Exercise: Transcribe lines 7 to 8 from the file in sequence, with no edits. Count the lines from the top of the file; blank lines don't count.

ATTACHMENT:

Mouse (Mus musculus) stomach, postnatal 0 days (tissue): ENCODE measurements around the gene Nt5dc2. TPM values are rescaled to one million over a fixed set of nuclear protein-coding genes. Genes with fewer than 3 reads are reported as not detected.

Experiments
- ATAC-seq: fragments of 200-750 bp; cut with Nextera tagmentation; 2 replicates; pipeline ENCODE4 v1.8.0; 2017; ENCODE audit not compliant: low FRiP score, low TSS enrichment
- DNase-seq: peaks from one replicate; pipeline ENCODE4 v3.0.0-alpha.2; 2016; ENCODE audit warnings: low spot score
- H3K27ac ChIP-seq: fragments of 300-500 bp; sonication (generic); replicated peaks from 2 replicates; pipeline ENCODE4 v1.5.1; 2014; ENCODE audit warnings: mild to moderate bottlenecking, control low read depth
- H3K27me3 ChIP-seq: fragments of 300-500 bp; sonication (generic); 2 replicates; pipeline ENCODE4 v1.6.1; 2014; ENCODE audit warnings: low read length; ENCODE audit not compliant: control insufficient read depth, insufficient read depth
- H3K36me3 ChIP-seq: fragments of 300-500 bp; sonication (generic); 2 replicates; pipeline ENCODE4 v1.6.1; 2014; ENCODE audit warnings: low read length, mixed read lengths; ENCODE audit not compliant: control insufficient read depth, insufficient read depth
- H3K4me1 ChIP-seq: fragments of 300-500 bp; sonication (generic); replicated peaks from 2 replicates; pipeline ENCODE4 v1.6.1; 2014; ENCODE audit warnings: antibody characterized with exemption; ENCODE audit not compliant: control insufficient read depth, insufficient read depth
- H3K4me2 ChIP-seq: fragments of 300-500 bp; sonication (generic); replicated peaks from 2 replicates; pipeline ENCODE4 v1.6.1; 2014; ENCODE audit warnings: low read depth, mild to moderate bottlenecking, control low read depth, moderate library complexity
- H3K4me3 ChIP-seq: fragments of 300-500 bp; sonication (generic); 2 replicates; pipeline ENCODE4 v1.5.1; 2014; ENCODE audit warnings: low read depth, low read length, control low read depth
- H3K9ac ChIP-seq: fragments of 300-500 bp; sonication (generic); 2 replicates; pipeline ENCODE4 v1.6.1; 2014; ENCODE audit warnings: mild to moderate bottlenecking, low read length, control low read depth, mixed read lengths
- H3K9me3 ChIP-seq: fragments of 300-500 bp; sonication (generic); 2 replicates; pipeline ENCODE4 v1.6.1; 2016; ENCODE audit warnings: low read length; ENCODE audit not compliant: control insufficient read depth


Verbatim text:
- H3K36me3 ChIP-seq: fragments of 300-500 bp; sonication (generic); 2 replicates; pipeline ENCODE4 v1.6.1; 2014; ENCODE audit warnings: low read length, mixed read lengths; ENCODE audit not compliant: control insufficient read depth, insufficient read depth
- H3K4me1 ChIP-seq: fragments of 300-500 bp; sonication (generic); replicated peaks from 2 replicates; pipeline ENCODE4 v1.6.1; 2014; ENCODE audit warnings: antibody characterized with exemption; ENCODE audit not compliant: control insufficient read depth, insufficient read depth